From Middle English heir, from Anglo-Norman eir, heir, from Latin hērēs.
heir (plural heirs)
- Someone who inherits, or is designated to inherit, the property of another.
- William Shakespeare (1564-1616)
- I am my father's heir and only son.
1959, Georgette Heyer, chapter 1, in The Unknown Ajax:
- And no use for anyone to tell Charles that this was because the Family was in mourning for Mr Granville Darracott […]: Charles might only have been second footman at Darracott Place for a couple of months when that disaster occurred, but no one could gammon him into thinking that my lord cared a spangle for his heir.
- One who inherits, or has been designated to inherit, a hereditary title or office.
- A successor in a role, representing continuity with the predecessor.
- Alexander Pope (1688-1744)
- And I his heir in misery alone.
- "I wish we were back in Tenth Street. But so many children came […] and the Tenth Street house wasn't half big enough; and a dreadful speculative builder built this house and persuaded Austin to buy it. Oh, dear, and here we are among the rich and great; and the steel kings and copper kings and oil kings and their heirs and dauphins. […]"
2013 May 11, “What a waste”, in The Economist, volume 407, number 8835, page 12:
- India is run by gerontocrats and epigones: grey hairs and groomed heirs.
one who inherits, or is designated to inherit, the property of another
- Arabic: وَرِيث m (warīṯ)
- Moroccan Arabic: ورتة f (wərəta) (all the heirs)
- Aragonese: hereu m
- Armenian: ժառանգ (hy) (žaṙang)
- Asturian: herederu m
- Basque: jaraunsle, oinordeko, oinorde
- Bulgarian: наследник (bg) m (naslednik)
- Catalan: hereu (ca) m
- Mandarin: 繼承人 (zh), 继承人 (zh) (jìchéngrén)
- Czech: dědic (cs) m
- Danish: arving (da) c
- Dutch: erfgenaam (nl)
- Esperanto: heredanto
- Extremaduran: hereeru
- Finnish: perillinen (fi), perijä (fi)
- French: héritier (fr) m, héritière (fr) f
- Galician: herdeiro m
- Georgian: მემკვიდრე (memḳvidre)
- German: Erbe (de) m
- Greek: κληρονόμος (el) m, f (klironómos)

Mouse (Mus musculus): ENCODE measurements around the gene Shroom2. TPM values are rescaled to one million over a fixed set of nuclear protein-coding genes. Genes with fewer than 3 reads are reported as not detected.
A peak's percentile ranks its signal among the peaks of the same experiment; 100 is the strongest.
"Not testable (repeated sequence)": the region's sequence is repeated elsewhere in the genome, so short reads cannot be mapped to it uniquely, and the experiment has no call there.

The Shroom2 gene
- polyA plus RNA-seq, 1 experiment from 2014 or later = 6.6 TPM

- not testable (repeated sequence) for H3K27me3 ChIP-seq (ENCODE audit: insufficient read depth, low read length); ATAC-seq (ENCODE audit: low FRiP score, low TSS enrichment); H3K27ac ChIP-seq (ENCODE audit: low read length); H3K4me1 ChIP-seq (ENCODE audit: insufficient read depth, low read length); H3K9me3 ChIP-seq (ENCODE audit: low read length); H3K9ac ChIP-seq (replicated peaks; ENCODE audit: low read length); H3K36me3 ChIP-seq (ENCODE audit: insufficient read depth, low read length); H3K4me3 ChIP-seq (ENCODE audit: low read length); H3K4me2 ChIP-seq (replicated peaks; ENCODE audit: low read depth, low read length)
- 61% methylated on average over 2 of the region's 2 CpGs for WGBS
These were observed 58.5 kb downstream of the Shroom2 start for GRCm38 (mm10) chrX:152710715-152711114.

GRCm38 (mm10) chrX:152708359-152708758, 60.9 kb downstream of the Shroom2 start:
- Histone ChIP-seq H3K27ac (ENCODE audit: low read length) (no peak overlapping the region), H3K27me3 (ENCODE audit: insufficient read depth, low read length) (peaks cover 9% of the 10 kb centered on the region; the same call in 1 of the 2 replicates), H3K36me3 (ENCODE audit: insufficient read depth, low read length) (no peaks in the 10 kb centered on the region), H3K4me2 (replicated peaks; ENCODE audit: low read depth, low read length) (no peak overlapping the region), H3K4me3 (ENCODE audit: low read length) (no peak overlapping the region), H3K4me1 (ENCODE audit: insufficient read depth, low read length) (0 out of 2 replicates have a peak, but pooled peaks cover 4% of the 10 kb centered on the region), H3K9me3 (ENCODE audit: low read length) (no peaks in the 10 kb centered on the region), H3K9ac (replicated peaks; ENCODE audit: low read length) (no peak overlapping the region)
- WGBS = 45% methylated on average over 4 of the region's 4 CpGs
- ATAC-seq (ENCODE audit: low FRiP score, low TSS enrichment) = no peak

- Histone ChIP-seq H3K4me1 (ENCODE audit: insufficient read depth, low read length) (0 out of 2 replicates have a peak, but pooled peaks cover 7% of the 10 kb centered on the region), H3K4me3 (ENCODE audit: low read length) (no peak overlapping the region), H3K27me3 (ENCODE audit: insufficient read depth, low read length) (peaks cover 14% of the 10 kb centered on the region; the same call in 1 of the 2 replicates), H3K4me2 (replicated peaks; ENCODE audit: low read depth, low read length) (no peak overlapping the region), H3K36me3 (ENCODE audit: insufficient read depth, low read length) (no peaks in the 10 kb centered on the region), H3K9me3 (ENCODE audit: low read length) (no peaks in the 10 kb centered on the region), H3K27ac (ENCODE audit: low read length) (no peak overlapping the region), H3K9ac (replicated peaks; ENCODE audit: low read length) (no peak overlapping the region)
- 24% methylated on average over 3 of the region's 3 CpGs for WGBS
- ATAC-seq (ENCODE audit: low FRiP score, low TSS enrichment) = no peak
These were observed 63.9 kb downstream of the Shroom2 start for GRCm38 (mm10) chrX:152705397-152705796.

- Hebrew: יורש (he) m, יורשת f
- Hindi: वारिस (hi) (vāris), वारिस (hi) (vāris)
- Hungarian: örökös (hu), örökös (hu)
- Indonesian: pewaris (id)
- Irish: oidhre m, beangán m
- Italian: erede (it) m
- Japanese: 相続人 (そうぞくにん, sōzokunin), 跡取り (あととり, atotori)
- Khmer: អ្នកទទួលមរតក (’nâkâttuŏlmôrtâk)|tr=neak tɔtuəl mɔrədɑk
- Korean: 상속인 (sangsogin)
- Latin: hērēs (la) m
- Malay: pewaris, waris
- Maori: whākapi, kaiwhakakapi, kairīwhi
- Norwegian: arving m
- Persian: وارِث (fa)
- Polish: spadkobierca (pl) m, dziedzic (pl) m
- Portuguese: herdeiro (pt) m
- Romanian: moștenitor (ro) m
- Russian: насле́дник (ru) m (naslédnik), насле́дница (ru) f (naslédnica)
- Scottish Gaelic: oighre m
- Cyrillic: на́следнӣк m, на́следница f
- Roman: následnīk (sh) m, následnica f
- Slovak: dedič m
- Lower Sorbian: derbnik m
- Spanish: heredero (es) m
- Swahili: mrithi (sw)
- Swedish: arvtagare, arvinge (sv)
- Thai: ทายาท (taa-yâat)
- Turkish: varis (tr), mirasçı (tr)
- Ukrainian: наслі́дник m (naslídnyk), наслі́дниця f (naslídnycja)
- Vietnamese: người thừa kế (vi)
- Walloon: eritî (wa) m, eritresse f
- Welsh: etifedd m, aer (cy) m, aerod m pl
one who inherits, or has been designated to inherit, a hereditary title or office
- The translations below need to be checked and inserted above into the appropriate translation tables, removing any numbers. Numbers do not necessarily match those in definitions. See instructions at Wiktionary:Entry layout#Translations.
Translations to be checked
heir n (plural heiren, diminutive heirtje n)
- (archaic) Alternative spelling of heer (“army”)
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